What’s so special about Carmen?
For one, the truly great music. Carmen is magical melody after magical melody. As for the orchestration, this is what Richard Strauss had to say:
“If you want to learn how to orchestrate, don’t study Wagner’s scores, study the score of Carmen. What wonderful economy, and how every note and every rest is in its proper place!”
Carmen also has a great story that is wonderfully presented. As the Wikipedia article points out, Carmen is extremely innovative in its drama: it alternates comic or sentimental scenes found traditionally in opera-comique with stark realism.
Yet, there is something beyond music or drama that lies at the heart of Carmen’s appeal to me. It is easy to distinguish good art; beyond that, things get very personal. The truly special works of art are those with qualities that talk to you, touch you, in ways that separate them fundamentally from others. Obviously, this aspect is highly subjective; this is why people usually disagree on their favourite movie or piece of music even when they mostly agree on which movie or music is good.
The opera Carmen epitomizes liberty. The character Carmen is relentless in her passion for freedom. She is strong, extremely sexy and gives everything in her relationships with her lovers. However, she can never be possessed or exorcised of her passionate love for self-determination. For Carmen, all true interactions are voluntary and devoid of any notion of ownership of another person or duty to any institution.
Carmen is willing to live life only on her own terms. As this book correctly points out, Carmen is “brash, vicious and callous”, yet the quality that defines her over and above all this is “her willingness to be Carmen, a determination to be free and follow her own bliss.” Carmen never gives up her “tireless obsession to control her own destiny.” And this extends beyond mere action, it is a fundamental part of her morality. In the final scene, even when Carmen knows that she will die she refuses to compromise on her principles, instead she courageously faces her fate. Her death is not a dessert for her sins but a consequence of her essential nobility in an ignoble world; her refusal to give up her self-ownership to another person.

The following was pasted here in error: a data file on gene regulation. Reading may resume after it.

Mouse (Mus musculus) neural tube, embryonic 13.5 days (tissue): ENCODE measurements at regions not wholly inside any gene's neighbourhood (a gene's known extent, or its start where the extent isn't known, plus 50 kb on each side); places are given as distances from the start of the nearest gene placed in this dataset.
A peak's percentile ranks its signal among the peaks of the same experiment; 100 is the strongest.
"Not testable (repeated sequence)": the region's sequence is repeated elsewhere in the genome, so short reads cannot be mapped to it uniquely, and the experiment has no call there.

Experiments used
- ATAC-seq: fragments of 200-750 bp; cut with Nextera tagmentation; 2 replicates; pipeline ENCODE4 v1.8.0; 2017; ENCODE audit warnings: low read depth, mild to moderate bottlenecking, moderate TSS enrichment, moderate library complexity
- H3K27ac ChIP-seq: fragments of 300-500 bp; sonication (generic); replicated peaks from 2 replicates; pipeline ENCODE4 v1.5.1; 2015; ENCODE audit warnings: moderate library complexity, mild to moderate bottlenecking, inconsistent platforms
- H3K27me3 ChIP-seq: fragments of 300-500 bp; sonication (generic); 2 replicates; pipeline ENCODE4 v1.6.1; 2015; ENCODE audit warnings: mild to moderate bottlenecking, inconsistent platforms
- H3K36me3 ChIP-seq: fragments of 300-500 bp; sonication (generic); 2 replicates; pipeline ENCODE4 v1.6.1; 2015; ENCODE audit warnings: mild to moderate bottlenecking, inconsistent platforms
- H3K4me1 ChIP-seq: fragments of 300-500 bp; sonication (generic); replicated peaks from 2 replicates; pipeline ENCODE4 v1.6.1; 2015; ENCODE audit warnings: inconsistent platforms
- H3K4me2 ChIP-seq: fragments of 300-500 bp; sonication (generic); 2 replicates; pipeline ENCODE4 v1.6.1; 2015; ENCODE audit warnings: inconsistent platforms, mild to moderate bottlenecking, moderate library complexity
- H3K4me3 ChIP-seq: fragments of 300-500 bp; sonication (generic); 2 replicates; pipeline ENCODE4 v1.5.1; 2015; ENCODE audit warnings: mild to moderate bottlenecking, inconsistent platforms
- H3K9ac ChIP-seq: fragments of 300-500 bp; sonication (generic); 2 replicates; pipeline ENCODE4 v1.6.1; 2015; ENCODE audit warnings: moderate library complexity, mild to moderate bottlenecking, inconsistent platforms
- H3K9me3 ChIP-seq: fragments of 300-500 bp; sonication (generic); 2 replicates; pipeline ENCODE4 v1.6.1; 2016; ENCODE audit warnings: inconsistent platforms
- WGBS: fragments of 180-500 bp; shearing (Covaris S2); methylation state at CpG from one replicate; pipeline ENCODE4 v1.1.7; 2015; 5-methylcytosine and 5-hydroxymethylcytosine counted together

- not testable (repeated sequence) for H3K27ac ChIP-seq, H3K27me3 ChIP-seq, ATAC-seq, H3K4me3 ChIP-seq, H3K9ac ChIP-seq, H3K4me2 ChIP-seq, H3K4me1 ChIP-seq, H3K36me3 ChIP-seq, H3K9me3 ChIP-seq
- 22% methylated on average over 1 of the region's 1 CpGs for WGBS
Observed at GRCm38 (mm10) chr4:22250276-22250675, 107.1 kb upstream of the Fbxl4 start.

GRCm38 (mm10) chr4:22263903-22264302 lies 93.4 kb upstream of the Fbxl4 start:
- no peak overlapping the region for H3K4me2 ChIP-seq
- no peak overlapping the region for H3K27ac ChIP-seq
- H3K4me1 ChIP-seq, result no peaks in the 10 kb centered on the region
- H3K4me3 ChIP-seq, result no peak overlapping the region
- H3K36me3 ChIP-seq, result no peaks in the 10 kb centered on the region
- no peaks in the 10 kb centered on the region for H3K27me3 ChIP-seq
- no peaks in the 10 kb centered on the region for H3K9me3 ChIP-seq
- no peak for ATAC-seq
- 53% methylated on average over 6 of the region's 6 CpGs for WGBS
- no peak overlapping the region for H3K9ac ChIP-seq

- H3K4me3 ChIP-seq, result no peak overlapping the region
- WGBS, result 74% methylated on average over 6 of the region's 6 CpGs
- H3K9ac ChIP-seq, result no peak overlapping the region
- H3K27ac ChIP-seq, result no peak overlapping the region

(Of course, early audiences and critics did not view it the same way. Carmen was universally denounced as a vile, immoral, shockingly offensive creation. Times have changed — modern audiences would undoubtedly be more sympathetic to my vision of Carmen as a flawed but heroic character murdered by a jealous man who is her moral and emotional inferior. That’s another aspect of all great art, like life they have many contradictory interpretations.)
It is these thematic elements of Carmen that, for me, lift it from a great opera to something far more special. Like Fitzgerald’s The Great Gatsby, Polanski’s Bitter Moon and Hardy’s A mathematician’s apology, Carmen talks to me in that special way that is both infinitely subtle and passionately stirring. It will forever be a part of my heart.
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